A Big Investment for Big Ambitions
Geely Automobile, a Chinese car maker, soon may be getting more fuel in its tank. Several publications, including the Wall Street Journal, reported over the weekend that a Goldman Sachs private equity fund is discussing an investment of $250 million in the company.
An announcement to this effect is expected soon, according to a Reuters report. It is also likely that Geely could use this influx of capital to bid for Ford’s Volvo unit. The Swedish auto firm has been on the block for some $2 billion. Geely, despite being China’s largest private auto maker, has annual sales of $625 million; it has previously said it would issue convertible bonds and partner with a Chinese state-owned enterprise to bid for Volvo.
Why would Geely want Volvo in its garage, so to speak? The reason is the company has long harbored global ambitions, but its efforts have been stymied by the perception that Chinese auto makers face quality challenges in markets such as the U.S. A former fridge maker that started producing cars in 1998, Geely presented its vehicles at the Frankfurt Motor Show in 2005 and at the Detroit auto show in 2006. The company intended to launch its vehicles in the U.S. in 2008 – to coincide with the Beijing Olympics – but was unable to do so because they failed crash and emissions tests. Still, Geely vehicles are sold in countries such as Russia and Ukraine, and the company has announced plans to set up plants in Africa and Latin America. Li Shufu, Geely’s founder and chairman, has reportedly said that by 2015, Geely would sell 1.3 million vehicles outside China. He is often described in media reports as “China’s Henry Ford.”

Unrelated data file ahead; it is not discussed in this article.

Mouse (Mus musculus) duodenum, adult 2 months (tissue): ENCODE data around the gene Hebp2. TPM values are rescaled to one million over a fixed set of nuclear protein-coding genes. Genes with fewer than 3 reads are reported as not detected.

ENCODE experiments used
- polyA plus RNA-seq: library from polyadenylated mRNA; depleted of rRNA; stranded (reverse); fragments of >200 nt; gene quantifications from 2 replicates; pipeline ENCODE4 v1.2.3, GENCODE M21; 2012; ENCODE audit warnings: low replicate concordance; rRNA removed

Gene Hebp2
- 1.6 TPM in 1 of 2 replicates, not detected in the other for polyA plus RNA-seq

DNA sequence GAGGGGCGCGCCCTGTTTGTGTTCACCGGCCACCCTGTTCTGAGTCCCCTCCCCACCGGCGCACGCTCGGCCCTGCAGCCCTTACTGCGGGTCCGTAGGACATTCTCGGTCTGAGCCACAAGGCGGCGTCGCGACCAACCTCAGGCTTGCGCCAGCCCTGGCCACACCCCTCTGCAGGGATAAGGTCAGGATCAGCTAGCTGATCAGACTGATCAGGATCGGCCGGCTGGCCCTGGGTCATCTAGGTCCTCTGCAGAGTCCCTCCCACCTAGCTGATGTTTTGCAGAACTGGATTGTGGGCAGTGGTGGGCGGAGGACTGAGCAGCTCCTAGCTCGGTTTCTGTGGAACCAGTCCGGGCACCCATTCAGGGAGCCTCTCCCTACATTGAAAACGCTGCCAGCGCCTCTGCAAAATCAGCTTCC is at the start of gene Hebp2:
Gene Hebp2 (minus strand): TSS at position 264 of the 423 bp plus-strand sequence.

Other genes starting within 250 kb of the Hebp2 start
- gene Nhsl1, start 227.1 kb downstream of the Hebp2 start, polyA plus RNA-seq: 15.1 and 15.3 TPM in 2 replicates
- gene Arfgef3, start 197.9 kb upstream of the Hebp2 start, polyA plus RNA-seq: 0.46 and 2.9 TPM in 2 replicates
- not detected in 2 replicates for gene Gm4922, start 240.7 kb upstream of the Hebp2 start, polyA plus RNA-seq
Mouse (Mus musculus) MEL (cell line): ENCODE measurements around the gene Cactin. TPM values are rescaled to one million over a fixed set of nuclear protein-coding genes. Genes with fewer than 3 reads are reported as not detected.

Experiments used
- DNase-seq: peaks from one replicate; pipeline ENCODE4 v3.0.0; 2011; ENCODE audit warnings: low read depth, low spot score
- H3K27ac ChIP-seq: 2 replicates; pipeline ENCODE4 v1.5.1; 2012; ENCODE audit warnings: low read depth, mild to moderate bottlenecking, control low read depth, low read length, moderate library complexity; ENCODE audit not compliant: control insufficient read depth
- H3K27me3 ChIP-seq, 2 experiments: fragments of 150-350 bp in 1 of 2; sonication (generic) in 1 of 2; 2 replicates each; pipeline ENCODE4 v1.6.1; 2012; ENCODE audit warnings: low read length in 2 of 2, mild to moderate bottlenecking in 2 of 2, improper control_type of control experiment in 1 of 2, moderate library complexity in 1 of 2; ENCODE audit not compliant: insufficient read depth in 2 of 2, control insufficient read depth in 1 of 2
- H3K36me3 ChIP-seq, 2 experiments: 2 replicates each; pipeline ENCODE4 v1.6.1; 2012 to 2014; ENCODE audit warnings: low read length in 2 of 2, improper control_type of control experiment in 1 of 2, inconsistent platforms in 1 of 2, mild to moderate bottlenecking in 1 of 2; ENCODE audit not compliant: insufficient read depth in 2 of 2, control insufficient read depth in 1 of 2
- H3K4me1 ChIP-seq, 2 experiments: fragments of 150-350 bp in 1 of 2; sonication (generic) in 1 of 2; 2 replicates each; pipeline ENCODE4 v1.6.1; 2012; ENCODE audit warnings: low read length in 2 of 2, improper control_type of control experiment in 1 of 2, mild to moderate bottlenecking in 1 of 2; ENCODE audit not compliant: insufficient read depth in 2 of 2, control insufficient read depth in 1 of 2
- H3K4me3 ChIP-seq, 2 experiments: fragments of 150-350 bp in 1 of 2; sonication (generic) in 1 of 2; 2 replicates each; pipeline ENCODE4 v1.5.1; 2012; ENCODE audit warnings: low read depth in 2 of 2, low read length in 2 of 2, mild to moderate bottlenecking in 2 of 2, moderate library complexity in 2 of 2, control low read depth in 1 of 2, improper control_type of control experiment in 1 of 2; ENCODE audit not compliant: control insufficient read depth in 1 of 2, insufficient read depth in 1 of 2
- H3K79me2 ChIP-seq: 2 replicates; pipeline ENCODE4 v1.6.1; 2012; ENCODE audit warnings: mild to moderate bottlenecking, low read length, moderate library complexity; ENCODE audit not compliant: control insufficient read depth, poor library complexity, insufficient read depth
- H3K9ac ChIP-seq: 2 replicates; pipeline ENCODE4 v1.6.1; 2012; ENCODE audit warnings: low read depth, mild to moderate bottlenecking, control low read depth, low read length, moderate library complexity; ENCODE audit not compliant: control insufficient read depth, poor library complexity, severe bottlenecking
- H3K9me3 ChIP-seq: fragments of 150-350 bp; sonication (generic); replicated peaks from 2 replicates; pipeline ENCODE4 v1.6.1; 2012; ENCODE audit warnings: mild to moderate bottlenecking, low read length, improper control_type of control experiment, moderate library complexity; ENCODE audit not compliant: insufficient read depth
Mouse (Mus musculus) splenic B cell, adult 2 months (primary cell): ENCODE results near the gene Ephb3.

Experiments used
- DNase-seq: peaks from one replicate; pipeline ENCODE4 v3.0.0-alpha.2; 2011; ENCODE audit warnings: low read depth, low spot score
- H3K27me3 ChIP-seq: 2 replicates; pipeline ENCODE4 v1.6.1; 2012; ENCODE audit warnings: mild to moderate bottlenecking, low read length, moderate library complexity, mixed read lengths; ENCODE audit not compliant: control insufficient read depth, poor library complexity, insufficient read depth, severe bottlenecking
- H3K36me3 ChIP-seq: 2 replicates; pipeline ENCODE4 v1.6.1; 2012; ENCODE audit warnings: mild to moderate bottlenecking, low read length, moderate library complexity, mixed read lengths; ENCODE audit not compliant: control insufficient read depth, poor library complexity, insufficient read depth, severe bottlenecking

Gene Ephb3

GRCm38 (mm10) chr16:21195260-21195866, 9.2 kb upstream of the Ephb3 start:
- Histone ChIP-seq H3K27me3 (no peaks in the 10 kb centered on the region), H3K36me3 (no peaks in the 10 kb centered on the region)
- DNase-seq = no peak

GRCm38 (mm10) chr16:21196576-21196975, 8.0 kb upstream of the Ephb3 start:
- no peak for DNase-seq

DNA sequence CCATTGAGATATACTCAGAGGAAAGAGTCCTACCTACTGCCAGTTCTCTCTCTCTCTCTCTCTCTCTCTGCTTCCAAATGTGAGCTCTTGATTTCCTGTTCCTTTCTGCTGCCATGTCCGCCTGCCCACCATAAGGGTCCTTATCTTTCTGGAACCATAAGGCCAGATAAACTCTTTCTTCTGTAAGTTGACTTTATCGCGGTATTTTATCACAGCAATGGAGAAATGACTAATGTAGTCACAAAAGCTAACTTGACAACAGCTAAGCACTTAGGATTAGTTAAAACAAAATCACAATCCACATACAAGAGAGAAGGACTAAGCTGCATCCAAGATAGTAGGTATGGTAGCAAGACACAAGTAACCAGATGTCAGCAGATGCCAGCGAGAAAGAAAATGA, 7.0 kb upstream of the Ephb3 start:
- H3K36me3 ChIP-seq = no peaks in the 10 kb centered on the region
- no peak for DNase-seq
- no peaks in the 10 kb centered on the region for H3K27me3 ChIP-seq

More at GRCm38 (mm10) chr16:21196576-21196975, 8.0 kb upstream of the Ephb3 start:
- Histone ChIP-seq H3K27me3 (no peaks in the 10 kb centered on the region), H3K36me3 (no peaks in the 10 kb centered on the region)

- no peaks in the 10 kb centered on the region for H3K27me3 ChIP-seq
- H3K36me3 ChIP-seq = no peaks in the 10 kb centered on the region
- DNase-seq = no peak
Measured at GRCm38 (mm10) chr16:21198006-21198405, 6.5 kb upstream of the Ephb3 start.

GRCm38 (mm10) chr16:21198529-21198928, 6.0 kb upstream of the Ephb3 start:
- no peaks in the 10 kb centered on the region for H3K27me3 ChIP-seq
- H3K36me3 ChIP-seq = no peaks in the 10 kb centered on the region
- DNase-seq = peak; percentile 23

Commenting on the desire of Chinese auto executives to expand in global markets, Wharton management professor John Paul MacDuffie told Knowledge at Wharton in a previous interview that in the past, Japanese and Korean auto firms had to work equally hard to overcome the view that their products were of poor quality. "There was a long period of retrenchment and rebuilding after leaving that bad impression," he said. "The Chinese companies will have to be wary of repeating that. If anything, American consumer standards for quality have only gotten higher."
Marshall Meyer, a Wharton management professor whose research focuses on China, admits that Chinese auto firms are eager to enter global markets and compete with the Japanese and Korean car makers. “There’s no reason to believe they won’t; the question is when,” he told China Knowledge at Wharton in an interview.
With Goldman Sachs’s investment, Geely will have more resources for global expansion – especially if the Volvo deal goes through. While it won’t overtake Toyota, Honda or Hyundai anytime soon, it could certainly give its Asian rivals a run for their money.
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